If you are interested in pursuing a residency or fellowship post-graduation you’re in luck. There are specialty residencies and fellowships available.
For those who want to learn more about these opportunities, the American Society of Health-System Pharmacists (ASHP) and AMCP both hold residency showcases where specialty pharmacy programs appear. The ASHP residency showcase is held each December during their midyear meeting in Orlando.
Examples of programs listed include University of Wisconsin Hospital and Clinics PGY1&2 combined program, Aurora Specialty pharmacy PGY1, Avella Specialty Pharmacy PGY1, CVS Health Specialty Division PGY1, and Walgreens Specialty Pharmacy/Duquesne University PGY1.
AMCP’s residency showcase is held during their yearly Nexus meeting, which occurs in the fall each year. Examples of programs listed with AMCP include Highmark PGY1, OptumRx PGY1, and Marshfield Pharmacy PGY1, which have specific specialty components to their broader managed care programs.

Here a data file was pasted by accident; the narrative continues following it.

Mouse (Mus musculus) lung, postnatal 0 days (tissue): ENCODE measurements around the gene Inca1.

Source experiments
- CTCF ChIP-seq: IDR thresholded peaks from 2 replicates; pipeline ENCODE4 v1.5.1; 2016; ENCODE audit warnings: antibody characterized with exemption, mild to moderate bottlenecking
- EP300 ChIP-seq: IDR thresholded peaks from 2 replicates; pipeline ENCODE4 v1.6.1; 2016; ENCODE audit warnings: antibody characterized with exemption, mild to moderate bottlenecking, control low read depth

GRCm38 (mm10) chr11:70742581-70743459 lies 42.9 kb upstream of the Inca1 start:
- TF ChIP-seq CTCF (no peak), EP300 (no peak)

While there are less programs available than more traditional areas of pharmacy, new opportunities are occurring each year, so keep an eye out. Fellowship opportunities are also beginning to be offered with PANTHERx Specialty Pharmacy in Pittsburgh, which initiated a fellowship program in 2017.
Overall, the amount of ways you can engage in the specialty world as a student are numerous. There are a multitude of opportunities to both build your network and a strong resume. By keeping yourself engaged and active during your time in pharmacy school, you have the chance to make important connections, and gain valuable experience that can help you achieve your goals.
About the Authors
Matthew Sullivan is a 2017 graduate of the Duquesne University School of Pharmacy, and completed this piece while on an Advanced Pharmacy Practice rotation at PANTHERx Specialty Pharmacy.
Jonathan Ogurchak is Vice President for Business Operations at PANTHERx Specialty Pharmacy. PANTHERx Specialty is a dually-accredited, national specialty pharmacy focused on transforming lives by delivering medical breakthroughs, clinical excellence and access solutions to patients afflicted with rare and devastating conditions. Uinnovations in technology and patient services, we Reinvent Specialty, Revolutionize Pharmacy, and Redefine Care® on a daily basis.